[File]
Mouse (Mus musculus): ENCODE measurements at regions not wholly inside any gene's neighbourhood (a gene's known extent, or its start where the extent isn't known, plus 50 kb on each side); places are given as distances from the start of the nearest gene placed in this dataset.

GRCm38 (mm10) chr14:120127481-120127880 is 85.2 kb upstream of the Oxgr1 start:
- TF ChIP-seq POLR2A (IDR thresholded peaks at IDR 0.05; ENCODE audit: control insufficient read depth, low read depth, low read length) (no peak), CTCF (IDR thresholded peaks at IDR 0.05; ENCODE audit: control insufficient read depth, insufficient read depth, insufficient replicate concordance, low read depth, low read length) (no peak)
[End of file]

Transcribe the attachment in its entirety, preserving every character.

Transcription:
Mouse (Mus musculus): ENCODE measurements at regions not wholly inside any gene's neighbourhood (a gene's known extent, or its start where the extent isn't known, plus 50 kb on each side); places are given as distances from the start of the nearest gene placed in this dataset.

GRCm38 (mm10) chr14:120127481-120127880 is 85.2 kb upstream of the Oxgr1 start:
- TF ChIP-seq POLR2A (IDR thresholded peaks at IDR 0.05; ENCODE audit: control insufficient read depth, low read depth, low read length) (no peak), CTCF (IDR thresholded peaks at IDR 0.05; ENCODE audit: control insufficient read depth, insufficient read depth, insufficient replicate concordance, low read depth, low read length) (no peak)